The Mother of computer science

The mothers of the computer sciences

We wrote this article about the first (historically speaking ) ladies of computer science, the mothers of software development.

The return of the Spring brings about two celebrations in Romania: Martisor – a combination of ages-old traditions and International Women Day on 8 March.  As the best Romanian software development company that employs women as almost 40% of the workforce, we want to remember where everything started.  

 We wrote this article about the first (historically speaking ) ladies of computer science, the mothers of software development. It is a homage for some of the women that helped the industry became what is today.  

 The daughter of a Romantic poet, she is the first algorithm writer in the history  

 Ada Lovelace, Countess of Lovelace, was the only daughter of Lord Byron, the Romantic poet, and she lived two centuries ago. She was an English mathematician and writer, a Victorian revolutionary, mostly known for her work on the Analytical Engine. She was the first to state that the machine had many, not just calculations and wrote the first algorithm for this machine. The countess is many times regarded as the first person in history to forecast the whole applications for a “computing machine” and one of the first computer programmers.  

 The human computers  

 Barbara Canright was the first of many women employed for the computing type of work, though in 1941 she was the sole exception to this domain. It`s not just that women weren`t hired for engineering jobs, the technical university did not enroll women at that time.  Barbara “Barby” Canright found a job at California’s Jet Propulsion Laboratory in 1939. As the first-ever known female “human computer,” her job was to calculate anything from how many rockets to be loaded in a plane to what kind of rockets are needed to launch a spacecraft.  She did everything by hand, during weeks of calculations, using loads of notebooks.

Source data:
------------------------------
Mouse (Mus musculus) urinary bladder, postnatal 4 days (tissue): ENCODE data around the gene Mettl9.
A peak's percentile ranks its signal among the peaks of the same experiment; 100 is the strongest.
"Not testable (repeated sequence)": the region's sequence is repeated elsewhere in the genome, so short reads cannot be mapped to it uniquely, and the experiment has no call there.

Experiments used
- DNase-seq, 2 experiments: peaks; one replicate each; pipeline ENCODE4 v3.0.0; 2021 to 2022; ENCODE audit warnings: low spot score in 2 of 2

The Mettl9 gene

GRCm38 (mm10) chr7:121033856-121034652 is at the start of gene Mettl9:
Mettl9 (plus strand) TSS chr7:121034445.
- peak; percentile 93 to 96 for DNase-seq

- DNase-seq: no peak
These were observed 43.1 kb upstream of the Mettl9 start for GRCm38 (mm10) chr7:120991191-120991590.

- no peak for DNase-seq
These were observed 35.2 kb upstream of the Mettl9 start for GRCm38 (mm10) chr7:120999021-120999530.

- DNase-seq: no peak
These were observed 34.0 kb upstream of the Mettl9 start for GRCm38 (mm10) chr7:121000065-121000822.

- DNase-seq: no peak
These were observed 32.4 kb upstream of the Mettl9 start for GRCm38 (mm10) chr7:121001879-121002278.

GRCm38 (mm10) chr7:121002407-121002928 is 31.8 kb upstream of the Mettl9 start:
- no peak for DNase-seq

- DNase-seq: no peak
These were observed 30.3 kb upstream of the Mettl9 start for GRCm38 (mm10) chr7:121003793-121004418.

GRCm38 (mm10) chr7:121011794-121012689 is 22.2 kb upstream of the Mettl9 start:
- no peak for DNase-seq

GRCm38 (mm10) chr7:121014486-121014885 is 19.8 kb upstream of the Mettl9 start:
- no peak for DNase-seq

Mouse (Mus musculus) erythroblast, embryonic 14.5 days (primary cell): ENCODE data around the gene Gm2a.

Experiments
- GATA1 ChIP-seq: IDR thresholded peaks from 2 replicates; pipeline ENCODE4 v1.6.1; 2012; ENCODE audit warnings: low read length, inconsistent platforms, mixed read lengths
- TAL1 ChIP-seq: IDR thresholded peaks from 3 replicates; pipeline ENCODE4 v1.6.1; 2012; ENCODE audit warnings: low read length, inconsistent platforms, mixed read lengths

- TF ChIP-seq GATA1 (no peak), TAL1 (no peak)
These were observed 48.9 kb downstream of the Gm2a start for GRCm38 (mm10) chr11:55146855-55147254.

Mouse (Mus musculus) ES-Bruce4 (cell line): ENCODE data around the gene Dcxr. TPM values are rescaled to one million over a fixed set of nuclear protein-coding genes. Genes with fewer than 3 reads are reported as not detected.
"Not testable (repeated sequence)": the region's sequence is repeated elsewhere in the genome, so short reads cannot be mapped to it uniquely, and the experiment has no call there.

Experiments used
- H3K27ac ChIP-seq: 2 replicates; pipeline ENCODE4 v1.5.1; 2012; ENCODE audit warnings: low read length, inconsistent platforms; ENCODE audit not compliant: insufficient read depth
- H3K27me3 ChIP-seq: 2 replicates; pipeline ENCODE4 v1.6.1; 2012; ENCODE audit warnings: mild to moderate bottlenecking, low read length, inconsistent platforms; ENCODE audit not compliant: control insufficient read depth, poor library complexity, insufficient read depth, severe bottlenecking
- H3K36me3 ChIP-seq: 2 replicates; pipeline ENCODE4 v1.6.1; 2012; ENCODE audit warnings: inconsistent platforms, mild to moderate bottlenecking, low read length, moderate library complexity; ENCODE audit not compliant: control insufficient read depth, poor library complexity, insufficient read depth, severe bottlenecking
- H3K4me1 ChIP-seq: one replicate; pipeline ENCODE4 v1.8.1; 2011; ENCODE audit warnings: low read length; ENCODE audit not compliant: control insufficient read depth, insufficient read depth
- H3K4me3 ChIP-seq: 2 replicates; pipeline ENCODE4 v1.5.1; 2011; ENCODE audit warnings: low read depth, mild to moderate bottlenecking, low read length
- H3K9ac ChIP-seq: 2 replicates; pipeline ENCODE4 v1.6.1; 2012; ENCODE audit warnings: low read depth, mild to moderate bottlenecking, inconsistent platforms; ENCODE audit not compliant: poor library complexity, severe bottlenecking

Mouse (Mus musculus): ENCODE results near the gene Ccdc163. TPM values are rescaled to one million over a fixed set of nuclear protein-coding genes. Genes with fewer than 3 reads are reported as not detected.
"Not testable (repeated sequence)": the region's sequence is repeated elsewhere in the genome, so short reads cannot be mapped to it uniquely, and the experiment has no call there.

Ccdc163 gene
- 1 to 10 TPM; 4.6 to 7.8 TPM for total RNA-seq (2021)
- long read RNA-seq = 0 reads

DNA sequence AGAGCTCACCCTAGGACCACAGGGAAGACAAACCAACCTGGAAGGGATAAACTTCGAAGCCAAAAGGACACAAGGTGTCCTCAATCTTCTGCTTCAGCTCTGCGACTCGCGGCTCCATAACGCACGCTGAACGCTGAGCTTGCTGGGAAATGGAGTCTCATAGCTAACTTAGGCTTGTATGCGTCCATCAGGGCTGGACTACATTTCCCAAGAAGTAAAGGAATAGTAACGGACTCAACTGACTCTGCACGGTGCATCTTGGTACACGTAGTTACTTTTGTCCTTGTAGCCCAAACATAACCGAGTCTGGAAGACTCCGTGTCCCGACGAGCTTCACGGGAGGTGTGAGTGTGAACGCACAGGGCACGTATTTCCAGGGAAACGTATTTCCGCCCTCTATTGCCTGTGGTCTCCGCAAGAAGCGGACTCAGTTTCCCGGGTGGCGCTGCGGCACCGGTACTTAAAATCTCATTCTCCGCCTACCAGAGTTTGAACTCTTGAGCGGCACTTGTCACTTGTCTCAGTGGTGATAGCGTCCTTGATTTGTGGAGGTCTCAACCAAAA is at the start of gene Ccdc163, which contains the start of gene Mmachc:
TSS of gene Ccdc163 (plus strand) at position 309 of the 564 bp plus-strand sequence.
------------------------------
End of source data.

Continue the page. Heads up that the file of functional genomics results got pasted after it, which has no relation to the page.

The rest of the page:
After the Pearl Harbour attack happened, given the amount of work, more “human computers” were hired, including three other women pioneers in the field: Melba Nea, Virginia Prettyman, and Macie Roberts 

 Barbara Paulson played an important role in the historic launch of the JPL-built Explorer 1, the first successfully launched satellite by the United States of America. She was tasked with calculating the data from the satellite and from a network tracking station. It was the beginning of the Space Race. 

 Janez Lawson was the first African-American to hold a technical job in the JPL lab. She used the IBM computers in the lab and, with her supervisor’s encouragement to further pursue her studies in computer science, Lawson was one of two people sent to special IBM training to learn how to operate and program the machines. 

Katherine Johnson gave them the moon. During her impressive career in computer science, she calculated the trajectory for the 1961 space flight of Alan Shepard, the first American in space. She also calculated the launch window for his 1961 Mercury mission. She set backup navigation charts for astronauts in case of technical failures.  

 When NASA started using computers for astronaut John Glenn’s orbit around the Earth, the people of NASA called Johnson to verify the computer’s calculations; the astronaut had refused to fly unless Johnson verified everything. Johnson later worked directly with digital computers, the new technology had been establishing confidence thanks to her reputation.  She also helped to calculate the charts for the first Moon landing with Apolo 11, in 1961. 

Sue Finley has been an employee of NASA’s Jet Propulsion Laboratory since January 1958. She also worked as a subsystem engineer for NASA’s Deep Space Network (DSN). She has worked in missions that led to the exploration of the Moon, the Sun, all the planets, and other cellestial bodies in the Solar System.  

 Dorothy Vaughan – During her career in computer science, Vaughan worked in the introduction of computers in the early 1960s by teaching herself and her staff FORTRAN. Does anyone remember FORTRAN these days? 

 Mary Jackson was an excellent mathematician in a time of racial segregation. She was also a “human computer” for NACA. The story of her extraordinary contributions to the space race was later pictured in the 2016 film Hidden Figures 


Happy spring, everyone!   

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